Beautifully Simple, as an exhibition, was never supposed to happen. Initially, we wanted to celebrate the fact that Studio Makgill is ten years old, perhaps in the form of a book championing our approach and work. But the more I thought about it, the less I liked that idea. In fact, I couldn’t think of anything worse – for me or anyone else – than being invited to a show all about us.
If anything, I was much more interested in sharing a way of making that has been with me from long before I began to think about being a designer.
I grew up in an artist’s home. My mother is painter and would often draw musicians, dancers and singers at theatres in London. I remember as a child wondering at the pace with which she worked, and at the beautiful simplicity of the outcome.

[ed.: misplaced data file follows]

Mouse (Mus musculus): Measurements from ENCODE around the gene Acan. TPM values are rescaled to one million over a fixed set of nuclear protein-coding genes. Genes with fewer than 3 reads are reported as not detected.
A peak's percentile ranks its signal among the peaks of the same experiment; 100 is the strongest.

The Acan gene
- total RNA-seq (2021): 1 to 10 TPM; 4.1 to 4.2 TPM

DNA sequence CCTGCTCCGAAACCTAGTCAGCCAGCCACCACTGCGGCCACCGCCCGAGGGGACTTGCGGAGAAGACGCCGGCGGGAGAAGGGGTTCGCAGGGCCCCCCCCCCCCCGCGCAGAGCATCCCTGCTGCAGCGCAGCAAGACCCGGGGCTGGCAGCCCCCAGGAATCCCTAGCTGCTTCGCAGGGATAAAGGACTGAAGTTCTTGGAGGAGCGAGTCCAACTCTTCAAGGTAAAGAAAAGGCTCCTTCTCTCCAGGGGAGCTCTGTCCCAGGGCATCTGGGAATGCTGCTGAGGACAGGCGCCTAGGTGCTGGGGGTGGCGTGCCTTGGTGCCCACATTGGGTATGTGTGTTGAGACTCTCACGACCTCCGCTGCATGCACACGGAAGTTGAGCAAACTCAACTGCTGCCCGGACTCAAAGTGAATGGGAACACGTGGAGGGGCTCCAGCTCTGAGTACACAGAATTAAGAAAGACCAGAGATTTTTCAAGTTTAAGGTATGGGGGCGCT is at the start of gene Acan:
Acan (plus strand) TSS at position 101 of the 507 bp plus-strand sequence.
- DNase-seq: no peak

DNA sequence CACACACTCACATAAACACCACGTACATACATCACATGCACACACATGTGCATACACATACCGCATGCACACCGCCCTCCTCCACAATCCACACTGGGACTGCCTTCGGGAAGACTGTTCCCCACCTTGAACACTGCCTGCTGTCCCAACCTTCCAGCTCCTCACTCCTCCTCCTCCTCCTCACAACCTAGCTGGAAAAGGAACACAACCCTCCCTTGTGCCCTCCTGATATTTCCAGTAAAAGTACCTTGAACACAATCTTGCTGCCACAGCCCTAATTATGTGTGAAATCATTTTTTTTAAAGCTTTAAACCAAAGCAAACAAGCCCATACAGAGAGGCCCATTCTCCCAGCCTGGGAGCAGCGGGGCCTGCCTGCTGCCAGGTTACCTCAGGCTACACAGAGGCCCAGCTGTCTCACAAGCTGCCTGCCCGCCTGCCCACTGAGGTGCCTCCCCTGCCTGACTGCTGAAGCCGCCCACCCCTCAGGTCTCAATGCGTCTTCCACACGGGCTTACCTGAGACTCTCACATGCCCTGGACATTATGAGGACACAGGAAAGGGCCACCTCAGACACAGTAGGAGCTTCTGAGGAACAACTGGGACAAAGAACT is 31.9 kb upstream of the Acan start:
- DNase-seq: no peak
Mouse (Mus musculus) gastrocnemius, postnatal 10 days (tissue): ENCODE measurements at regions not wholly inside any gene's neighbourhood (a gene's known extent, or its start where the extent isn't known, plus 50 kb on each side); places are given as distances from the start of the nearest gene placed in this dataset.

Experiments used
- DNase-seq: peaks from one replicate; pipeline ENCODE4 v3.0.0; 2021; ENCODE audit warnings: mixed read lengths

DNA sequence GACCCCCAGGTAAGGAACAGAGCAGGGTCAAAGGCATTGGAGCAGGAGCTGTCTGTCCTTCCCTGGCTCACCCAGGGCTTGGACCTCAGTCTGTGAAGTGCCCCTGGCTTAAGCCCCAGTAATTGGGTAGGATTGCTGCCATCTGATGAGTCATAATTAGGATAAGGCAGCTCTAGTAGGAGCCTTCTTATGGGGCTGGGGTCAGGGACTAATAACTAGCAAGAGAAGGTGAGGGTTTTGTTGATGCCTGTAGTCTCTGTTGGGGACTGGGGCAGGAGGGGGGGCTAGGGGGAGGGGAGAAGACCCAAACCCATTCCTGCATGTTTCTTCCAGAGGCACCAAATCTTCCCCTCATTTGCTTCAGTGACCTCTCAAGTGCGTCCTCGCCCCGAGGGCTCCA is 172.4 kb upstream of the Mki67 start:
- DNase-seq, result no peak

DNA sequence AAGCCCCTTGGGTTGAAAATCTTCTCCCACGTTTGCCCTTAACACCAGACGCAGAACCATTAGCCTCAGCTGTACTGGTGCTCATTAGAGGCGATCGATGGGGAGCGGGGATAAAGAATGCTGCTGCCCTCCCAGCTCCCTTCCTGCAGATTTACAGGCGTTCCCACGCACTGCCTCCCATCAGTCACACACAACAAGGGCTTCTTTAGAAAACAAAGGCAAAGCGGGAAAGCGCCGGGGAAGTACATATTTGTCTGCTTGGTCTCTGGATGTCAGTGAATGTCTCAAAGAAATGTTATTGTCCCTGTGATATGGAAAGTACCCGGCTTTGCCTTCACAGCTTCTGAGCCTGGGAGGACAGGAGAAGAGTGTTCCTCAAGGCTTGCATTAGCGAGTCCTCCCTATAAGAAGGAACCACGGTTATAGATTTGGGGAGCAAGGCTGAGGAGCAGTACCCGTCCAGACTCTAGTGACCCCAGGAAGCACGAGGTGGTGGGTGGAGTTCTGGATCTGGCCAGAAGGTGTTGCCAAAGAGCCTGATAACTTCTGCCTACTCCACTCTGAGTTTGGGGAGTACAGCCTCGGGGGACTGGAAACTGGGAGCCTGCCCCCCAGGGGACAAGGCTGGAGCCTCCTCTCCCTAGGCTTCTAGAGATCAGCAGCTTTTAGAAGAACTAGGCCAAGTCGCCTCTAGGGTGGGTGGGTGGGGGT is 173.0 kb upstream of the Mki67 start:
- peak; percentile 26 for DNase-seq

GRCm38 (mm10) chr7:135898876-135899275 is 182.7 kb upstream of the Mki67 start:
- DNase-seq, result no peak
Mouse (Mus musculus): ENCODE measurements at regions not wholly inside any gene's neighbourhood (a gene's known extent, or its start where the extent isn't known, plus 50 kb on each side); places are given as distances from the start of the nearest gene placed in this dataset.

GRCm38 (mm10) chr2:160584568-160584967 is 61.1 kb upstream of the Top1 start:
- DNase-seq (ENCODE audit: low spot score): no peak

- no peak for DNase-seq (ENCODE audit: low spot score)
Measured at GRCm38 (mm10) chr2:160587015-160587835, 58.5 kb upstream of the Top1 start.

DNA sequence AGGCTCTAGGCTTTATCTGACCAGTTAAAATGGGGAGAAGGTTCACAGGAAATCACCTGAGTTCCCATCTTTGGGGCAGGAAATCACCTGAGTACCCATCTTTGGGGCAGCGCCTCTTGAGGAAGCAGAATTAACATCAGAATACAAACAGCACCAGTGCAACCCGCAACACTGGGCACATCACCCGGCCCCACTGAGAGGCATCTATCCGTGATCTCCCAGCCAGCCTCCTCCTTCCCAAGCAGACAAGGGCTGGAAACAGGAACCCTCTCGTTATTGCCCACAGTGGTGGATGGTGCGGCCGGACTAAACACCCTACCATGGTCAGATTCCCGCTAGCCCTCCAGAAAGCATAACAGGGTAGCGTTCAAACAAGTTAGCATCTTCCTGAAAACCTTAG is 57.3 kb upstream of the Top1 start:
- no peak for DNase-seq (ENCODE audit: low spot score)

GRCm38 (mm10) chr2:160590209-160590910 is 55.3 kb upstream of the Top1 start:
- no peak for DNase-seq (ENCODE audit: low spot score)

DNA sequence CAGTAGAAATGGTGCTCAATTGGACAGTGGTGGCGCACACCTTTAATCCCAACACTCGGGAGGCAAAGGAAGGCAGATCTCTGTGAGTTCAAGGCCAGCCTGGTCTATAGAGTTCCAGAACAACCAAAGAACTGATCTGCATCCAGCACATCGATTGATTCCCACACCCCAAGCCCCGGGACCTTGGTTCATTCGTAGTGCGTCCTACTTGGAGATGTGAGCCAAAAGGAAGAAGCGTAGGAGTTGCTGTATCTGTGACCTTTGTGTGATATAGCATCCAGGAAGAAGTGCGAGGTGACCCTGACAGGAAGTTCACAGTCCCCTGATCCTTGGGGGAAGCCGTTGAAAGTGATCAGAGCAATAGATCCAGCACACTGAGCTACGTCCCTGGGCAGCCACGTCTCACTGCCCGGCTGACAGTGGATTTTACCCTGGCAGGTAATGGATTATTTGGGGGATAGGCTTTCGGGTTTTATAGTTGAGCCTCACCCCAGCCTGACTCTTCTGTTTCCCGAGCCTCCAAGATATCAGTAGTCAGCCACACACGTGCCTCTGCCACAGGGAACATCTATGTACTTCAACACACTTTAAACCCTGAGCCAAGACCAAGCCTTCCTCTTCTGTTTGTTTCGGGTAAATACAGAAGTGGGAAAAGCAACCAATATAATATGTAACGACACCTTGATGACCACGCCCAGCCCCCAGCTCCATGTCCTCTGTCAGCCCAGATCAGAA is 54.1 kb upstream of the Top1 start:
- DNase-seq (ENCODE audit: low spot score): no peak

Everything exhibited in Beautifully Simple has the same effect on me as those pen-and-ink drawings had all those years ago. They are not minimalist, and they don’t hold to a particular aesthetic. They are works so reduced to their functions as to feel absolutely right. Not one actually tries to be beautiful or different or timeless, but they are all these things by virtue of their makers adhering to a strict set of restrictions, either self-imposed or circumstantial – or in some cases, a bit of both.
In numerical homage to the birthday party we never had, there are ten exhibits at Beautifully Simple. I like that they include a plate of food and a film. After all, the beautifully simple comes in many forms.
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